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A deciduous climber growing 10 to 16 ft high; young shoots grooved or angled; stems armed with decurved spines 1⁄6 in. long. Leaves ovate or narrowly oval, mostly heart-shaped at the base and pointed at the apex, 11⁄2 to 31⁄2 in. long, 3⁄4 to 13⁄4 in. wide, glaucous beneath, three- or five-nerved; stalk 1⁄12 to 1⁄5 in. long. Flowers greenish yellow, in an umbel terminating a very slender main flower-stalk up to 11⁄2 in. long; each flower on a stalk 1⁄4 to 1⁄3 in. long. Fruits blue-black, 1⁄4 in. or rather more wide.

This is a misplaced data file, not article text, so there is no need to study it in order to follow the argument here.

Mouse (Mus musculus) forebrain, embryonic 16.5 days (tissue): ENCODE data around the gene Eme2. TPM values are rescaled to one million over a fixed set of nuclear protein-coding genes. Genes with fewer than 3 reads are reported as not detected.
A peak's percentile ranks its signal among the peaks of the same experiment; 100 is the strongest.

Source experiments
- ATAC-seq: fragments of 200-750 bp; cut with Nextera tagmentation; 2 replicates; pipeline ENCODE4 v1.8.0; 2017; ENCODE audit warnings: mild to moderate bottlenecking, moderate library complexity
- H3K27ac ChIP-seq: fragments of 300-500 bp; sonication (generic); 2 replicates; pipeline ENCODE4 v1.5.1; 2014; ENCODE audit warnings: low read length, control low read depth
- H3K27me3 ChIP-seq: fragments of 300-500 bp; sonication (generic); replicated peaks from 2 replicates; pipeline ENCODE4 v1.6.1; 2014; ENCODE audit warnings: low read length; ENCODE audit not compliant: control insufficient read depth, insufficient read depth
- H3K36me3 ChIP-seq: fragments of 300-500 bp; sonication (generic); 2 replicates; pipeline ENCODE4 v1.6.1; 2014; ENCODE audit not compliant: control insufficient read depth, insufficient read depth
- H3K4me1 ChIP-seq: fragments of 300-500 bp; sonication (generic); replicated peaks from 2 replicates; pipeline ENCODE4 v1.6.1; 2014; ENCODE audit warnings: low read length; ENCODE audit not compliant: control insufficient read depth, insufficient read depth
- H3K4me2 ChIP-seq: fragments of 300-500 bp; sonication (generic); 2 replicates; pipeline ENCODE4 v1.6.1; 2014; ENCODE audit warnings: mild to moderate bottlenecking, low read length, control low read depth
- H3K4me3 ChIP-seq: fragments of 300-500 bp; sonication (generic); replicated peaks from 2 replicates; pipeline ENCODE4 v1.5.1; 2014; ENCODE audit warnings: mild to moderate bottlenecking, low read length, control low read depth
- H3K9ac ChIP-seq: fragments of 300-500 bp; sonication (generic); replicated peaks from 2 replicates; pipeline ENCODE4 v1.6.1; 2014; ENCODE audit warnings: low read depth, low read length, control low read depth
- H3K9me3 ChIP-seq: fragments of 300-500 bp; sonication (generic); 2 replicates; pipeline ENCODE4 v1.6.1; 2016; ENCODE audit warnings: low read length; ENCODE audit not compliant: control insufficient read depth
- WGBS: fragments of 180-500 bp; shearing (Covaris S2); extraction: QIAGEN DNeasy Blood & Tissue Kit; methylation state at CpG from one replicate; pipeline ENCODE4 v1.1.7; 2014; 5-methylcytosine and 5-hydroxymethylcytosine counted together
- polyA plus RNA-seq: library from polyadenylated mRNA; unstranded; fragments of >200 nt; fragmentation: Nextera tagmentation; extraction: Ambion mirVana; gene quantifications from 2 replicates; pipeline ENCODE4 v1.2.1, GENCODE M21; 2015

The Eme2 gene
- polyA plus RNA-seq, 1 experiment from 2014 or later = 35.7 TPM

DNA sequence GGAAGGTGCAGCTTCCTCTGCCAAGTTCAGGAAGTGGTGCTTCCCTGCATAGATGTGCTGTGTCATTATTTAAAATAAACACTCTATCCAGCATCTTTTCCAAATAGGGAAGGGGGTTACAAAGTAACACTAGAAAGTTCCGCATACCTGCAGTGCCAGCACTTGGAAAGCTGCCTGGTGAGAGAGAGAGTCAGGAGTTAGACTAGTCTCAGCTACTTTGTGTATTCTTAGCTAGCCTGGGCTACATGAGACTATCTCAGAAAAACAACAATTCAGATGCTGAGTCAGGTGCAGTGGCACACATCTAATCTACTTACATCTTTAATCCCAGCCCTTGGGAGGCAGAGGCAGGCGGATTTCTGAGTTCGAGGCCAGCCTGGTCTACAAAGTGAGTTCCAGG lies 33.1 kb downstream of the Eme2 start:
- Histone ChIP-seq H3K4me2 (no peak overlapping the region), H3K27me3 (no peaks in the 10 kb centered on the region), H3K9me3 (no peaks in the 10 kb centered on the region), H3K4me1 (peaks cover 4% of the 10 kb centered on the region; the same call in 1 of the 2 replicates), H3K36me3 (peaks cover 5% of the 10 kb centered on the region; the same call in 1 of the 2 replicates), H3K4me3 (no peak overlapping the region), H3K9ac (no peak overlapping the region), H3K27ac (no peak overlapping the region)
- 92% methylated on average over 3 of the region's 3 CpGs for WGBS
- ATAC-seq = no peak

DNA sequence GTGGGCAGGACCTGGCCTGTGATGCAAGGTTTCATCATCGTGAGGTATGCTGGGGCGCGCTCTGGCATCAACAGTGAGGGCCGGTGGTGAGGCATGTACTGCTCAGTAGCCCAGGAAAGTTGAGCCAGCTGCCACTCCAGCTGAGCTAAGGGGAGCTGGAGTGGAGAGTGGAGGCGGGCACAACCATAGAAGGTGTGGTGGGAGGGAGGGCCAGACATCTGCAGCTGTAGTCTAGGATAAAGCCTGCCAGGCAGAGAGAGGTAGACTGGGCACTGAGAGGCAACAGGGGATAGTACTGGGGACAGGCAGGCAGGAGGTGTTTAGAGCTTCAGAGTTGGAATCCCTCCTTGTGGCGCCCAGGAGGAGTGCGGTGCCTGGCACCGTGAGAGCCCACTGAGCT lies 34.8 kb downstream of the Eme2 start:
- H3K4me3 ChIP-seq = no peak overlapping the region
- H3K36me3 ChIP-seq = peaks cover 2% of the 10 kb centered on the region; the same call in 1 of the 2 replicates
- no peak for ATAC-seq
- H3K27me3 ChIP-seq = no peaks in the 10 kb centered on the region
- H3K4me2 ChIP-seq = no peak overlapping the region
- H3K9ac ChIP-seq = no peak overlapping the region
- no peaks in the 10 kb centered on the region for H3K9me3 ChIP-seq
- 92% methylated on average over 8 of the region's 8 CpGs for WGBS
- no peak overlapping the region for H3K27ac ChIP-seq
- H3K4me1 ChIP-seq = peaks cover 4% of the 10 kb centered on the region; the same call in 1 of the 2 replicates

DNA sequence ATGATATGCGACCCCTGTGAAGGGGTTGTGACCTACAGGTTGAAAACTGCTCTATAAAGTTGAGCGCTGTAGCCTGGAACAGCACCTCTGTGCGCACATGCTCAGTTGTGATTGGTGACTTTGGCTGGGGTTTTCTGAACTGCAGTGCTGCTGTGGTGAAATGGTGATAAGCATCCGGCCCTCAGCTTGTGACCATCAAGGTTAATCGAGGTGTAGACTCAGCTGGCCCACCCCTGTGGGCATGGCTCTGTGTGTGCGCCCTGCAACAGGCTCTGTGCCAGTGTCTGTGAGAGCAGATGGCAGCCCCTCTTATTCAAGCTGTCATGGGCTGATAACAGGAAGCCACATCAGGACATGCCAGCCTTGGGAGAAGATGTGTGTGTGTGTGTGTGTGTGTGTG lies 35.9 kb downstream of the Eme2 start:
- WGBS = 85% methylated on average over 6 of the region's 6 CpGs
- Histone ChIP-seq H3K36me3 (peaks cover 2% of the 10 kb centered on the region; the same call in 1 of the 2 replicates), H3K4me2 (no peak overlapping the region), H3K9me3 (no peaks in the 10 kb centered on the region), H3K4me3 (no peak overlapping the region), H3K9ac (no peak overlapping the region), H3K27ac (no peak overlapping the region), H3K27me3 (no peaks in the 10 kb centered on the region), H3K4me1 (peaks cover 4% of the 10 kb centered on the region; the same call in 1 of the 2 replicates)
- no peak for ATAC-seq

Native of Central and Western China; introduced by Wilson about 1908. It is distinct on account of the comparatively large, semi-circular stipules up to 1⁄5 in. long, combined with the black fruit, the heart-shaped base of the leaves and their glaucous under-surface.